New York Times legal reporter Charlie Savage showed his usual labeling blindness in Friday's piece on strange political bedfellows that oppose indefinite detention: "House to Consider Proposal to Bar Indefinite Detention After Arrests on U.S. Soil."
Savage again showed himself unwilling to label far-left figures like Noam Chomsky as far-left, but has no problem calling the Tea Party "conservative." In the past he has termed the far-left Center for Constitutional Rights "civil libertarians" and "a group of human rights lawyers." Friday he wrote:
The House is preparing to vote again on an unresolved legal controversy: whether the military may imprison terrorism suspects captured on United States soil without trial. The renewed debate comes as a federal judge has enjoined the government from enforcing a statute codifying the government’s powers of indefinite detention.
Lawmakers are considering amendments to the National Defense Authorization Act. One of them, sponsored by Representative Adam Smith of Washington, a Democrat, and Representative Justin Amash of Michigan, a Republican, would scale back a highly contested provision about indefinite detention created in last year’s version of the law, by saying it does not apply to domestic arrests.
It is uncertain whether there is enough support to enact the Smith-Amash amendment, which would also have to clear the Senate. The debate last year prompted an ideologically diverse outcry against the possibility of using indefinite detention on American soil, fueled in part by Tea Party conservatives. And this week a court ruling called the indefinite detention provision into question.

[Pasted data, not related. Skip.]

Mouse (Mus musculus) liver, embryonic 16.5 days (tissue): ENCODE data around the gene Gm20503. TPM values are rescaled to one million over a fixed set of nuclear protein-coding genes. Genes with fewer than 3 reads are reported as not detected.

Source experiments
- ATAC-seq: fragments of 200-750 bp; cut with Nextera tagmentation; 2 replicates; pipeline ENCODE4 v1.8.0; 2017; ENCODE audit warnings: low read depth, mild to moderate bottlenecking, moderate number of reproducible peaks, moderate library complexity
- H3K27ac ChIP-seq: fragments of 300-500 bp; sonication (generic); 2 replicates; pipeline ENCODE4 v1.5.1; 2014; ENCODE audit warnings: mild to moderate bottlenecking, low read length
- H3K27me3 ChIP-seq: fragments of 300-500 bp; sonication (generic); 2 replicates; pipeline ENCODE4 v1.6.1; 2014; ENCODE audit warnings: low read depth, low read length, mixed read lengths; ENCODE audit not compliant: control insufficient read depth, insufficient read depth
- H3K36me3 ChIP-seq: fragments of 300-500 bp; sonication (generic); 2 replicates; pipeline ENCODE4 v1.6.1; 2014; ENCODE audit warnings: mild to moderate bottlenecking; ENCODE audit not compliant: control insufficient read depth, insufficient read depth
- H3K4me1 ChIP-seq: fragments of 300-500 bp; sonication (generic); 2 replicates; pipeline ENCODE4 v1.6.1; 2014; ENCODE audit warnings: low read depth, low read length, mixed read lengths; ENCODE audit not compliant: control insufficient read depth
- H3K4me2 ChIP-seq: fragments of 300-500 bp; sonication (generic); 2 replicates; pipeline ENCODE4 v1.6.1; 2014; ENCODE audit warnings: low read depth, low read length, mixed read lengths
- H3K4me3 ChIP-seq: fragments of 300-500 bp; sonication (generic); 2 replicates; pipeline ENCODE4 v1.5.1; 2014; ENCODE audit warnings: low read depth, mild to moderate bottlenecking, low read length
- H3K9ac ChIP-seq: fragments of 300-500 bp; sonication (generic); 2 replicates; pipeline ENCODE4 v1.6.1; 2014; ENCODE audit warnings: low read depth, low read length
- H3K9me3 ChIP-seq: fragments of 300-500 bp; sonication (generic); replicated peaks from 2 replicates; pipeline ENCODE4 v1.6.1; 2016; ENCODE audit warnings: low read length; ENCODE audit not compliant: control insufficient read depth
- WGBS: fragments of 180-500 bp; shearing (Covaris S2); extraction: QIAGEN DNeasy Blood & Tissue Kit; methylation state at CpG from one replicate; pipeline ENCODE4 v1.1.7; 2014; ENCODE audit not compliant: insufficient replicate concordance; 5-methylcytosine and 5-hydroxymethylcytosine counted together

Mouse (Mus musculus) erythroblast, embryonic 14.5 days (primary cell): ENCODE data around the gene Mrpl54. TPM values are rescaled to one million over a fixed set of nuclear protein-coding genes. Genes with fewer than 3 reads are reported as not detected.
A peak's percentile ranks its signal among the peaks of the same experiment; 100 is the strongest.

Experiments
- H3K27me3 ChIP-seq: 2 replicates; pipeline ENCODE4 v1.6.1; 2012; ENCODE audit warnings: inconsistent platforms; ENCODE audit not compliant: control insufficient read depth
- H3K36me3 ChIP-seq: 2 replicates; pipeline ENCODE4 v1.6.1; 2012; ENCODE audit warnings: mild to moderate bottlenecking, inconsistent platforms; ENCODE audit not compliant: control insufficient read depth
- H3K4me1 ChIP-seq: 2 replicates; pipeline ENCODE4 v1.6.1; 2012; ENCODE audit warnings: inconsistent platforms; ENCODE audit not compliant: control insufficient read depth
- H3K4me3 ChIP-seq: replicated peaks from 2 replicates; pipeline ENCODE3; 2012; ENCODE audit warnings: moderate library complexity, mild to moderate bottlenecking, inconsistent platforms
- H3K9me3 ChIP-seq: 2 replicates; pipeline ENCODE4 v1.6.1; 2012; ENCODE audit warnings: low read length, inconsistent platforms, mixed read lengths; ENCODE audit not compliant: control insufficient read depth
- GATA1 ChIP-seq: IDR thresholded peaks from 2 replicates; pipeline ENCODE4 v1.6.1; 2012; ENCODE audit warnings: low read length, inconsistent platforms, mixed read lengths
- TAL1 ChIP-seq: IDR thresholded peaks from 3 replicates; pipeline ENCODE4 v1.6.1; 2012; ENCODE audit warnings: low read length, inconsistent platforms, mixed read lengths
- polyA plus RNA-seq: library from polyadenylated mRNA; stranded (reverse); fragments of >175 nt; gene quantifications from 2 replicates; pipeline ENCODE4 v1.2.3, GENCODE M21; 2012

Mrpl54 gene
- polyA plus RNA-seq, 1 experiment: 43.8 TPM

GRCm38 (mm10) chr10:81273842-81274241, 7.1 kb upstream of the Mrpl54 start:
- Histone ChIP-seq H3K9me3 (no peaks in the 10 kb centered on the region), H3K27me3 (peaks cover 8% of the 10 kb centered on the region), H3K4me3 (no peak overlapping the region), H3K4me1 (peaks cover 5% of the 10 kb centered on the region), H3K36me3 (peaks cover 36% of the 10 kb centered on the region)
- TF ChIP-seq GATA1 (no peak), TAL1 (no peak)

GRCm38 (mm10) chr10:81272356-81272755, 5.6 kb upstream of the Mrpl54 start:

On Wednesday, Judge Katherine B. Forrest of the Southern District of New York issued a preliminary injunction blocking the government from enforcing the provision. She said the vagueness of the statute -- including what counts as the kind of “support” that could lead someone to be detained -- probably violated First and Fifth Amendment rights.
The plaintiffs included Chris Hedges, a journalist who writes extensively about terrorism issues and interacts with terrorists as part of his reporting. Other plaintiffs included the dissident thinker Noam Chomsky and several supporters of WikiLeaks.
Judge Forrest, whom Mr. Obama appointed last year, noted that Justice Department lawyers repeatedly declined to say that the plaintiffs’ conduct would not make them subject to being detained. Her ruling was celebrated by civil liberties advocates as an unexpected victory for individual rights in an era in which courts have largely acquiesced to sweeping claims of national security powers by the government.
Hedges is a former Times reporter whose anti-American ranting got him unplugged from a commencement address in 2003. He now writes for the far-left Truthdig website, while Noam Chomsky's anti-Americanism and notorious denial of mass genocide by the Communist Khmer Rouge in Cambodia are well known. Yet to Savage Hedges is merely a journalist, and Chomsky a "dissident thinker" – one of those "dissident thinkers" long-admired by vast numbers of university professors and students.